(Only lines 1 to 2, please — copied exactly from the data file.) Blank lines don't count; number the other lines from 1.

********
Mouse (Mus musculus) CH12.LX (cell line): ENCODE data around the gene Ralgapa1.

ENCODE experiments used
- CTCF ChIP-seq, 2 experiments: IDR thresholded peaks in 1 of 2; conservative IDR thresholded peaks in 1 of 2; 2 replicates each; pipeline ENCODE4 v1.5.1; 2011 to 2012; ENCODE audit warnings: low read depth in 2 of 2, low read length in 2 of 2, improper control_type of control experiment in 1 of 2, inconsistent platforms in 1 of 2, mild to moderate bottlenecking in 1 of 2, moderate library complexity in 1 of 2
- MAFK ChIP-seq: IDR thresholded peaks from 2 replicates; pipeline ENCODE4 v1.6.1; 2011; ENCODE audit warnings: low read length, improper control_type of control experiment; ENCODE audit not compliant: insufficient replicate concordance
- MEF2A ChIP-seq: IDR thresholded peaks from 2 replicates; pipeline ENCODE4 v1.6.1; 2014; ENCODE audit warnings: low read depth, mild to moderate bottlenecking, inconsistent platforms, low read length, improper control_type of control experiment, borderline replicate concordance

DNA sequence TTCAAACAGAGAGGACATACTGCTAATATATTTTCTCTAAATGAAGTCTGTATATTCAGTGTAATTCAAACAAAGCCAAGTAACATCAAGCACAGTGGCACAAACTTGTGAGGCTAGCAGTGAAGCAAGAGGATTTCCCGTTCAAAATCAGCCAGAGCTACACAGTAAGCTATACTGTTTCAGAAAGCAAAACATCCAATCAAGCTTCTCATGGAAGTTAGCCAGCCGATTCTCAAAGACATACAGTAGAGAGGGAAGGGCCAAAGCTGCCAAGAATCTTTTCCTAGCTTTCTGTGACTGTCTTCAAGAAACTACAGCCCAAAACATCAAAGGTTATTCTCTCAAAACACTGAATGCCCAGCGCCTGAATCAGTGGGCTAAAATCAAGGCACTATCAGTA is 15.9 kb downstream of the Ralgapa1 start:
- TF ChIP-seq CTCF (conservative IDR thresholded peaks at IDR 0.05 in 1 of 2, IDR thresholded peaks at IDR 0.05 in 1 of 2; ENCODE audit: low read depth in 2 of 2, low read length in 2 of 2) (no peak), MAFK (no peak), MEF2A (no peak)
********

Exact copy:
Mouse (Mus musculus) CH12.LX (cell line): ENCODE data around the gene Ralgapa1.

ENCODE experiments used